Calculation of WC by using Working capital Focused Formula Working Capital = (Current Assets – Cash) – (Current Liabilities – Short-term Debts) Year 2019 Current Assets = $ 6,283 million + $ 44,269 million + $ 3,623 million = $ 54,175 Current liabilities = $ 225 million + $ 47,060 million + $ 22,159 million +$ 428 million + $ 1,876 million + $ 729 million = $ 77,252 million Working Capital = (Current Assets – Cash) – (Current Liabilities – Short-term Debts) = $ 54,175 million – $ 77,252 million = ($ 23,077 million) Negative Working Capital |
Year 2020 Current Assets = $ 6,284 million + $ 44,435 million + $ 1,622 million = $ 53,341 million Current liabilities = $ 46,973 million + $ 22,296 million + $ 280 million + $ 5,362 million + $ 1,793 million + $ 511 million = $ 77,215 million Working Capital = $ 53,341 million – $ 77,215 million = ($ 23,874 million) Negative Working Capital |
Calculation of WC by using Working capital More Focused Formula Working Capital = Account Receivable + Inventory – Account Payable Year 2019 Current Assets = $ 6,283 million + $ 44,269 million = $ 50,552 million Current liabilities = $ 47,060 million = $ 47,060 million Working Capital = (Current Assets – Cash) – (Current Liabilities – Short-term Debts) = $ 50,552 million – $ 47,060 million = $ 3,492 million Positive Working Capital |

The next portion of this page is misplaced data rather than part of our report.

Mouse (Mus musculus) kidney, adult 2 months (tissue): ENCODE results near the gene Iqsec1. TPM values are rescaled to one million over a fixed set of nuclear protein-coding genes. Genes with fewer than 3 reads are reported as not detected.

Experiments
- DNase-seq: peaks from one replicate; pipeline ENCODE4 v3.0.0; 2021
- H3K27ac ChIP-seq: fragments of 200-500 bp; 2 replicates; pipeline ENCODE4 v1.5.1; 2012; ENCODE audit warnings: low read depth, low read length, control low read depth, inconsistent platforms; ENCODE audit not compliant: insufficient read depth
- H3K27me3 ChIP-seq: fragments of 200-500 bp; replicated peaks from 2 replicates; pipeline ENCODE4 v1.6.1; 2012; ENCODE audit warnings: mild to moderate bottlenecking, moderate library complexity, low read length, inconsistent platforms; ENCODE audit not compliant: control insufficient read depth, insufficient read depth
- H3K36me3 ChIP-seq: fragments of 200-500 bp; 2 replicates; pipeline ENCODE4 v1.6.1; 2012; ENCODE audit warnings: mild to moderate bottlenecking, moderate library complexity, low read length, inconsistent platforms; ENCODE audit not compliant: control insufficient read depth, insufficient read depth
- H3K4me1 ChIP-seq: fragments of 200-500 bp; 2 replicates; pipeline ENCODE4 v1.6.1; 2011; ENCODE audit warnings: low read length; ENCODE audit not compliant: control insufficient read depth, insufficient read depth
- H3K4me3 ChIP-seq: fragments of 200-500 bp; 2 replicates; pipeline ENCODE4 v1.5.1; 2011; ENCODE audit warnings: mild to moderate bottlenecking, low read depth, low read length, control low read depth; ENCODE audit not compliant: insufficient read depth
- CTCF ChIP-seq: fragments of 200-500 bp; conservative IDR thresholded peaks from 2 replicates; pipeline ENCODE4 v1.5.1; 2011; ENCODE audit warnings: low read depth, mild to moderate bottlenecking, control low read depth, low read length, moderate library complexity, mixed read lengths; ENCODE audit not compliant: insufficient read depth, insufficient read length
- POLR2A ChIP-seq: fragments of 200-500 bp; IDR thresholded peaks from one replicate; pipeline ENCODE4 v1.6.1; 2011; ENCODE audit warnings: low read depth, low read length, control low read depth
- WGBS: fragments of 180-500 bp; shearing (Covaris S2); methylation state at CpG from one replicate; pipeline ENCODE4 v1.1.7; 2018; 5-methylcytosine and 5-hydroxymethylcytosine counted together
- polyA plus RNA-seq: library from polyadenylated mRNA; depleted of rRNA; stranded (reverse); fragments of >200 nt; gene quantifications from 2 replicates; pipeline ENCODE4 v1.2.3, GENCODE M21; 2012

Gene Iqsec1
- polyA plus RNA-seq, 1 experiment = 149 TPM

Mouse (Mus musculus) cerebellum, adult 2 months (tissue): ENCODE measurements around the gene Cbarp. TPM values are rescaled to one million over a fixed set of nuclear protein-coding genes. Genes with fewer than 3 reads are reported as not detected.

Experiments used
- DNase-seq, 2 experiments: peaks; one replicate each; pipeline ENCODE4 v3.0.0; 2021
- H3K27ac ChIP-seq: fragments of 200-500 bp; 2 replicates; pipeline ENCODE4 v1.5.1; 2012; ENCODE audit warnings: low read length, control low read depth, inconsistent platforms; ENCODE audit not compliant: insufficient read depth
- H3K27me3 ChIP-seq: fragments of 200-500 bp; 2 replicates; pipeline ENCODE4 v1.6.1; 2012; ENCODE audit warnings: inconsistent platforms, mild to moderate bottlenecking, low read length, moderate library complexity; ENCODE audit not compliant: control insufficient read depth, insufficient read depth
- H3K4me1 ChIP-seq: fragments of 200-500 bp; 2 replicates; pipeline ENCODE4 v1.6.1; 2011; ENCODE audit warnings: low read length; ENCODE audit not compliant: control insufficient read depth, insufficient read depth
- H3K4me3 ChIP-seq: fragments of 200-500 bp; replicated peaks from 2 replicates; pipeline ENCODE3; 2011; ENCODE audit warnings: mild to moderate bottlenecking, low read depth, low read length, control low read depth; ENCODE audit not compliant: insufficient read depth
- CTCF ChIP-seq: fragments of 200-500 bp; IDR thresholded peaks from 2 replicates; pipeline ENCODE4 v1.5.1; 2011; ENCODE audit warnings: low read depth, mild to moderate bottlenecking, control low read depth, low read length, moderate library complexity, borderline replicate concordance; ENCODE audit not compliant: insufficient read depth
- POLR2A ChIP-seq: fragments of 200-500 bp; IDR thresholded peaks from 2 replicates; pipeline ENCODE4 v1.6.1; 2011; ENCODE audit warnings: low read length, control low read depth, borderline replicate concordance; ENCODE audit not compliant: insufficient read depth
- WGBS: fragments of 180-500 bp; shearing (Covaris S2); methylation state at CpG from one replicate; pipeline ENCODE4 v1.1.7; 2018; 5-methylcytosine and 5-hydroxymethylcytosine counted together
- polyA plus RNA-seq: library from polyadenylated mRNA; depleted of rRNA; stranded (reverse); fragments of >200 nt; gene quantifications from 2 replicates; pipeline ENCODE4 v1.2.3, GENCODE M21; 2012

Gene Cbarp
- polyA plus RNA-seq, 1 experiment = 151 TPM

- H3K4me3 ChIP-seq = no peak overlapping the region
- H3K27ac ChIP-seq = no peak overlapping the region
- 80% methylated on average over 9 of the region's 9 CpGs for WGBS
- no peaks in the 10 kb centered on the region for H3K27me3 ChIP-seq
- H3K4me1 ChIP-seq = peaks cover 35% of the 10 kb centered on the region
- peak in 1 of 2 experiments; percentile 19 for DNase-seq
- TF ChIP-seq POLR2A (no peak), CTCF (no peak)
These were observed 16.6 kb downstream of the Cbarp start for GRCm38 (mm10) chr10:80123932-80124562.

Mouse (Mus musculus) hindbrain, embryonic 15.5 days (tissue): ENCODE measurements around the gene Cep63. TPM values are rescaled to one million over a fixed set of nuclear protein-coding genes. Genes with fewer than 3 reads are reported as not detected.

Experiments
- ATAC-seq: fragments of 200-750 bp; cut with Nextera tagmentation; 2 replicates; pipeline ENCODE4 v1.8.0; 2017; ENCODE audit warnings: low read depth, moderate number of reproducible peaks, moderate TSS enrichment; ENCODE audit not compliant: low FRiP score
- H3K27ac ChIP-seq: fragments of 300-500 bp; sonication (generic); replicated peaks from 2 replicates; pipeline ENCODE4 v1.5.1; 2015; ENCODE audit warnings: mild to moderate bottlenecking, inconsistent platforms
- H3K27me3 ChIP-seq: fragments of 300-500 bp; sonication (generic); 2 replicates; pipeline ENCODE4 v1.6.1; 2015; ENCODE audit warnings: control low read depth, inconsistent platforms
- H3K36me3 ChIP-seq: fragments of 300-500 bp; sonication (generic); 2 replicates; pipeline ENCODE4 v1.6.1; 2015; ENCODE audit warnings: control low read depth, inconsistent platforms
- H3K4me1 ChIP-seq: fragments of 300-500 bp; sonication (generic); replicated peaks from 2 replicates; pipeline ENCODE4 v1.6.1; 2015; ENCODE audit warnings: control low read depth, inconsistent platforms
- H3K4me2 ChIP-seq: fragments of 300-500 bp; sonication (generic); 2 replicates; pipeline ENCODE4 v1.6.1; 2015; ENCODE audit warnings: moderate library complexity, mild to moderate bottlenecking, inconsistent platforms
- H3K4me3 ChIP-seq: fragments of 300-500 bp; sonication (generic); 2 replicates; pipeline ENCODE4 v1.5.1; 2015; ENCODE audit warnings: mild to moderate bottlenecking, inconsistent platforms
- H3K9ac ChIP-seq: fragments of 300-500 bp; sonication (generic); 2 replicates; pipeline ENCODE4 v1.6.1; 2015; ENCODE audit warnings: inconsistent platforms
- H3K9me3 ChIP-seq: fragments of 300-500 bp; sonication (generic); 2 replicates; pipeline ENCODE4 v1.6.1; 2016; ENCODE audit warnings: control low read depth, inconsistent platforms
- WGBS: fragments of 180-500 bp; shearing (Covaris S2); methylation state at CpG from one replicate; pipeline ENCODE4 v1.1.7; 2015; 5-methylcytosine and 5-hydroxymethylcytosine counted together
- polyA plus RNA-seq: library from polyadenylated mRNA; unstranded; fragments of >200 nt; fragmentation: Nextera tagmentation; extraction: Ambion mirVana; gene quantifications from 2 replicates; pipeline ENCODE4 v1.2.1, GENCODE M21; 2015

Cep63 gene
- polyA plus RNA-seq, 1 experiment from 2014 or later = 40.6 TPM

Year 2020 Current Assets = $ 6,284 million + $ 44,435 million = $ 50,719 million Current liabilities = $ 46,973 million = $ 46,973 million Working Capital = 50,719 million – 46,973 million = $ 3,746 million Positive Working Capital |
Both, the standard and focused working capital formulas yield a negative working capital position in both years. While the more focused working capital formula brings a positive working capital position.
What does it mean? Negative or positive working capital, which is better? And how does it affect Wall-Mart operations?
Let’s explore the answers.
Positive or Negative Working Capital? Let’s Find Which is Better?
At first sight, the negative working capital position of a company shows that its liquidity position is not good enough to meet its day-to-day obligations. Thus, it could be seen that Wal-Mart Stores, Inc.’s current liabilities are greater than its current assets. This indicates that the company is not financially sound enough to pay its debts and eventually may face a serious financial crisis because of the unavailability of liquid assets.